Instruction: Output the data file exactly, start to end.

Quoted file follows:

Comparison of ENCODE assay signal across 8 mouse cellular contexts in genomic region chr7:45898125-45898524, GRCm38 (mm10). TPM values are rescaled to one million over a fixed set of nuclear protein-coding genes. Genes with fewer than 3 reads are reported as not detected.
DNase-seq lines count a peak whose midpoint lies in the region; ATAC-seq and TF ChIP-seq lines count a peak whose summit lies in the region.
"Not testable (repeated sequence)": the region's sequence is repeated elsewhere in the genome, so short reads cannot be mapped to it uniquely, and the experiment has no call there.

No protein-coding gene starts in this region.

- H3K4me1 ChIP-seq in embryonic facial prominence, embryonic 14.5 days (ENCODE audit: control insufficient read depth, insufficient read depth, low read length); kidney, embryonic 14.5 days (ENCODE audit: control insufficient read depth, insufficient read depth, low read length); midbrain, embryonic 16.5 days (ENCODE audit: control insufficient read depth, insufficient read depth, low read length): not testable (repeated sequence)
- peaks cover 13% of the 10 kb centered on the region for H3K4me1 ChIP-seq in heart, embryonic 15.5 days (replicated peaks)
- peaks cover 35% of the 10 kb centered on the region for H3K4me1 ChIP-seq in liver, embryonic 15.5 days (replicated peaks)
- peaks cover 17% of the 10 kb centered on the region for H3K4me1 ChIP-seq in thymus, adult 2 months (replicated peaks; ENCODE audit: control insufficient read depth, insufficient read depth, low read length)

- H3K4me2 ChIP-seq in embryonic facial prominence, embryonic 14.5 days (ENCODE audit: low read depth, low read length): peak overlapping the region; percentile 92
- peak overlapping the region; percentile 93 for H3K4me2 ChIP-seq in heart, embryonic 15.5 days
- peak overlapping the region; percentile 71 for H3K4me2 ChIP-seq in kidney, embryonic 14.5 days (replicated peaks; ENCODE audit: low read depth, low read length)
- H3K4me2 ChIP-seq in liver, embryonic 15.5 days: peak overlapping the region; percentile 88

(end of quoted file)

Comparison of ENCODE assay signal across 8 mouse cellular contexts in genomic region chr7:45898125-45898524, GRCm38 (mm10). TPM values are rescaled to one million over a fixed set of nuclear protein-coding genes. Genes with fewer than 3 reads are reported as not detected.
DNase-seq lines count a peak whose midpoint lies in the region; ATAC-seq and TF ChIP-seq lines count a peak whose summit lies in the region.
"Not testable (repeated sequence)": the region's sequence is repeated elsewhere in the genome, so short reads cannot be mapped to it uniquely, and the experiment has no call there.

No protein-coding gene starts in this region.

- H3K4me1 ChIP-seq in embryonic facial prominence, embryonic 14.5 days (ENCODE audit: control insufficient read depth, insufficient read depth, low read length); kidney, embryonic 14.5 days (ENCODE audit: control insufficient read depth, insufficient read depth, low read length); midbrain, embryonic 16.5 days (ENCODE audit: control insufficient read depth, insufficient read depth, low read length): not testable (repeated sequence)
- peaks cover 13% of the 10 kb centered on the region for H3K4me1 ChIP-seq in heart, embryonic 15.5 days (replicated peaks)
- peaks cover 35% of the 10 kb centered on the region for H3K4me1 ChIP-seq in liver, embryonic 15.5 days (replicated peaks)
- peaks cover 17% of the 10 kb centered on the region for H3K4me1 ChIP-seq in thymus, adult 2 months (replicated peaks; ENCODE audit: control insufficient read depth, insufficient read depth, low read length)

- H3K4me2 ChIP-seq in embryonic facial prominence, embryonic 14.5 days (ENCODE audit: low read depth, low read length): peak overlapping the region; percentile 92
- peak overlapping the region; percentile 93 for H3K4me2 ChIP-seq in heart, embryonic 15.5 days
- peak overlapping the region; percentile 71 for H3K4me2 ChIP-seq in kidney, embryonic 14.5 days (replicated peaks; ENCODE audit: low read depth, low read length)
- H3K4me2 ChIP-seq in liver, embryonic 15.5 days: peak overlapping the region; percentile 88